When it comes to animal models of human speech, songbirds are the gold standard. Scientists look to birds, and not other mammals, for clues about human speech because most mammals produce simple, monosyllabic, innate vocalizations that are much less flexible than those of birds. Birds sing complex, multisyllabic songs composed of multiple elements with flexible syntax (i.e., the way in which elements are ordered and combined). And both humans and songbirds possess neural circuits that support vocal plasticity that are thought to be absent in other mammals.
Cetaceans (whales and dolphins) and bats may be the exceptions. These animals have evolved a suite of neural adaptations to support echolocation, and they are the only two groups of mammals that demonstrate vocal learning, juvenile babbling, regional dialects, and cultural transmission of vocalizations.
Of the bats, the Brazilian free-tailed bat (Tadarida brasiliensis) is of special interest because it is a mammal that sings like a bird. This bat’s songs are hierarchically structured with specific syllables combined to form phrases, which are in turn combined to form complex songs. Song construction follows rules but specific syntactical arrangements vary from one song rendition to the next.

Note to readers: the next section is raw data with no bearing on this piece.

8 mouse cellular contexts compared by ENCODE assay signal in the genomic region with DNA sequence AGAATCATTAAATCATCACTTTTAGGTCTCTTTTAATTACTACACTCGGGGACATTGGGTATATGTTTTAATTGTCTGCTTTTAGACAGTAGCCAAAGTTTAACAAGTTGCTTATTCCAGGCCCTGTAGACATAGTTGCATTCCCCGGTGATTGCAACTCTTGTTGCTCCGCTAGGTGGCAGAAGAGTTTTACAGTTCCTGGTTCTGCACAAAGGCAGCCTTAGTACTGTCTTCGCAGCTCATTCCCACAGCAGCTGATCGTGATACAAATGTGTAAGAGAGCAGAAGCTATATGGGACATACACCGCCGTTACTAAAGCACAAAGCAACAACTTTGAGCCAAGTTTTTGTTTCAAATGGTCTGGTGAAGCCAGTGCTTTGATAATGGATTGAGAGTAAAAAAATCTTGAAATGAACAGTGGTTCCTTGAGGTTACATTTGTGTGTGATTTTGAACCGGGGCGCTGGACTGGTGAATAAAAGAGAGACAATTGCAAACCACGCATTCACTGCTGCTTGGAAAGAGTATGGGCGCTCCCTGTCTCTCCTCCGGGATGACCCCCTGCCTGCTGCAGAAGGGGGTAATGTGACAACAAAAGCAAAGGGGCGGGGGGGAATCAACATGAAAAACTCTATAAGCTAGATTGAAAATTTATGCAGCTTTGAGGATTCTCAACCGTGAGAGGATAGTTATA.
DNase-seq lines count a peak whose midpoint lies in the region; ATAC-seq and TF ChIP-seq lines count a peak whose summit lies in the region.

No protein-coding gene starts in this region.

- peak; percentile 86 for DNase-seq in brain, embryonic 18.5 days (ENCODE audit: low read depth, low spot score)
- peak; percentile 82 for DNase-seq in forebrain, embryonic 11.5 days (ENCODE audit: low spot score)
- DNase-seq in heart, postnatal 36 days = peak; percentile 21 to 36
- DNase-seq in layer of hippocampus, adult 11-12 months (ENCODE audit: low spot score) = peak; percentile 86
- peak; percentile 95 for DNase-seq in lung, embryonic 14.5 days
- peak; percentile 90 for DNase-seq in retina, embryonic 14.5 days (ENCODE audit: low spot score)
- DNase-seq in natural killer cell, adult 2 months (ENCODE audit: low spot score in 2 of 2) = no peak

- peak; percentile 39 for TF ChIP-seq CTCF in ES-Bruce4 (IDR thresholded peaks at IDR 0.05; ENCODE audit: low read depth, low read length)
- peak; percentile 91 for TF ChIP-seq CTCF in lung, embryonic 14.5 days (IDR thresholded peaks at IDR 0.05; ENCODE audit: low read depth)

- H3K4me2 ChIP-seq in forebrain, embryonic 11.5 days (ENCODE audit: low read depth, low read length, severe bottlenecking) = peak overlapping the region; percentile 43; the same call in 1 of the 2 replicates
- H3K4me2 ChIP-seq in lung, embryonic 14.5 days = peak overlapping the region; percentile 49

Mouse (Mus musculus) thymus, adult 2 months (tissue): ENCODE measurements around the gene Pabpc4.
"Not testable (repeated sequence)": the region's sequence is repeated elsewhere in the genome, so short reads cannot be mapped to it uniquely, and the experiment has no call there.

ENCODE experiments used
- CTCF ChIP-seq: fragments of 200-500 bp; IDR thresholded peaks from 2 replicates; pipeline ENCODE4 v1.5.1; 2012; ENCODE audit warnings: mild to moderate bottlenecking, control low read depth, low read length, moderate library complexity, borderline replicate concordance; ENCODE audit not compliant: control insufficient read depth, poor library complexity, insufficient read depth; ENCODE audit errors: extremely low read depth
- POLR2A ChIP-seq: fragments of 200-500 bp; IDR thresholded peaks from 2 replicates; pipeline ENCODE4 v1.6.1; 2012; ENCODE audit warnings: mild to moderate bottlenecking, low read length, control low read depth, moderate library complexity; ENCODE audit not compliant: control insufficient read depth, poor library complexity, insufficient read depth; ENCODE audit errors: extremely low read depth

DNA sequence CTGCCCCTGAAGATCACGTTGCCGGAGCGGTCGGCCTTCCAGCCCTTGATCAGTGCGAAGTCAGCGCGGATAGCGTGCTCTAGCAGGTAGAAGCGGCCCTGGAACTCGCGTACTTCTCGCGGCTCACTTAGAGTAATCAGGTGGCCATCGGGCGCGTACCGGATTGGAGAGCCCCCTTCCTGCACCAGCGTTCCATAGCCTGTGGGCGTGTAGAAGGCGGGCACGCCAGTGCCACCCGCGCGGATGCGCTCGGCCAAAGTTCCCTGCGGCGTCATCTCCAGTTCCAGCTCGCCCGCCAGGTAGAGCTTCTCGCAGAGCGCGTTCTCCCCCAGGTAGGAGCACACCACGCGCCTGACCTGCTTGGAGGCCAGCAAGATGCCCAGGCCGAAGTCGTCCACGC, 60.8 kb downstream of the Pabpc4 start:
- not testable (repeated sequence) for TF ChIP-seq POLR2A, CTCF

Florida International University biologist Kirsten Bohn, in collaboration with colleagues from Texas A&M University, has recently discovered that Brazilian free-tailed bats vary the syntax in their songs in response to different social situations. The research was published in June in Animal Behaviour.
Click to read more about Prof. Bohn's discovery on Brazilian free-tailed bats.